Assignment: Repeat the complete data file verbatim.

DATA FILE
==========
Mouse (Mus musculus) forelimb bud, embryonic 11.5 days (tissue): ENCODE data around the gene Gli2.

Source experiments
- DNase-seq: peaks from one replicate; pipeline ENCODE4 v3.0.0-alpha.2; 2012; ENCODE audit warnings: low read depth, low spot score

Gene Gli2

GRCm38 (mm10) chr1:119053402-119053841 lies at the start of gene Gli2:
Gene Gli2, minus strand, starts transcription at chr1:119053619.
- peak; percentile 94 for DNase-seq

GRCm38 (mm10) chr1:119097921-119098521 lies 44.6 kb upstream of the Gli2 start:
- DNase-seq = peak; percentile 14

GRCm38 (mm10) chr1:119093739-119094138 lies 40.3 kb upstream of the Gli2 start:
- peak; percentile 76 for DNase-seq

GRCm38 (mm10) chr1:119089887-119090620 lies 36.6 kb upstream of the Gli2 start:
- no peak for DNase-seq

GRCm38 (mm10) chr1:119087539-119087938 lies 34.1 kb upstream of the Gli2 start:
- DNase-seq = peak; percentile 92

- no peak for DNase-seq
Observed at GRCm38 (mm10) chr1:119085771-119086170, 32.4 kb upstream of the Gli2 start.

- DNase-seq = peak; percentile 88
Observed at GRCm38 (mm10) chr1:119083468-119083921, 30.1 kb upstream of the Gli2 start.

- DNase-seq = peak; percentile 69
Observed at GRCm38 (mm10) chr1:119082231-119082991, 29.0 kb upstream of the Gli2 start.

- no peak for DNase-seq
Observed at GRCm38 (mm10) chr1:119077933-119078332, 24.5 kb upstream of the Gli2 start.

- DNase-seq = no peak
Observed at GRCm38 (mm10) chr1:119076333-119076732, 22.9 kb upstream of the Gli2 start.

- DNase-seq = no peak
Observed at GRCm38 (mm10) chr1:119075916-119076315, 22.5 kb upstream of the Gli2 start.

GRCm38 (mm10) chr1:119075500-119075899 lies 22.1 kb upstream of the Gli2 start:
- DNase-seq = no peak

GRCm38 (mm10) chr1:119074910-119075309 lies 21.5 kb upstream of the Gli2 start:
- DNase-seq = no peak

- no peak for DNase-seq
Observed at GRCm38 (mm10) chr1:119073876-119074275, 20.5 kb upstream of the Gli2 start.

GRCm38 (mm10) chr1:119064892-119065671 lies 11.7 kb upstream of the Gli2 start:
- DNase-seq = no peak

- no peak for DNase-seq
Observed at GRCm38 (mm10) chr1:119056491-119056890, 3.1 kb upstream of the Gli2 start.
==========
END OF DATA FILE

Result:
Mouse (Mus musculus) forelimb bud, embryonic 11.5 days (tissue): ENCODE data around the gene Gli2.

Source experiments
- DNase-seq: peaks from one replicate; pipeline ENCODE4 v3.0.0-alpha.2; 2012; ENCODE audit warnings: low read depth, low spot score

Gene Gli2

GRCm38 (mm10) chr1:119053402-119053841 lies at the start of gene Gli2:
Gene Gli2, minus strand, starts transcription at chr1:119053619.
- peak; percentile 94 for DNase-seq

GRCm38 (mm10) chr1:119097921-119098521 lies 44.6 kb upstream of the Gli2 start:
- DNase-seq = peak; percentile 14

GRCm38 (mm10) chr1:119093739-119094138 lies 40.3 kb upstream of the Gli2 start:
- peak; percentile 76 for DNase-seq

GRCm38 (mm10) chr1:119089887-119090620 lies 36.6 kb upstream of the Gli2 start:
- no peak for DNase-seq

GRCm38 (mm10) chr1:119087539-119087938 lies 34.1 kb upstream of the Gli2 start:
- DNase-seq = peak; percentile 92

- no peak for DNase-seq
Observed at GRCm38 (mm10) chr1:119085771-119086170, 32.4 kb upstream of the Gli2 start.

- DNase-seq = peak; percentile 88
Observed at GRCm38 (mm10) chr1:119083468-119083921, 30.1 kb upstream of the Gli2 start.

- DNase-seq = peak; percentile 69
Observed at GRCm38 (mm10) chr1:119082231-119082991, 29.0 kb upstream of the Gli2 start.

- no peak for DNase-seq
Observed at GRCm38 (mm10) chr1:119077933-119078332, 24.5 kb upstream of the Gli2 start.

- DNase-seq = no peak
Observed at GRCm38 (mm10) chr1:119076333-119076732, 22.9 kb upstream of the Gli2 start.

- DNase-seq = no peak
Observed at GRCm38 (mm10) chr1:119075916-119076315, 22.5 kb upstream of the Gli2 start.

GRCm38 (mm10) chr1:119075500-119075899 lies 22.1 kb upstream of the Gli2 start:
- DNase-seq = no peak

GRCm38 (mm10) chr1:119074910-119075309 lies 21.5 kb upstream of the Gli2 start:
- DNase-seq = no peak

- no peak for DNase-seq
Observed at GRCm38 (mm10) chr1:119073876-119074275, 20.5 kb upstream of the Gli2 start.

GRCm38 (mm10) chr1:119064892-119065671 lies 11.7 kb upstream of the Gli2 start:
- DNase-seq = no peak

- no peak for DNase-seq
Observed at GRCm38 (mm10) chr1:119056491-119056890, 3.1 kb upstream of the Gli2 start.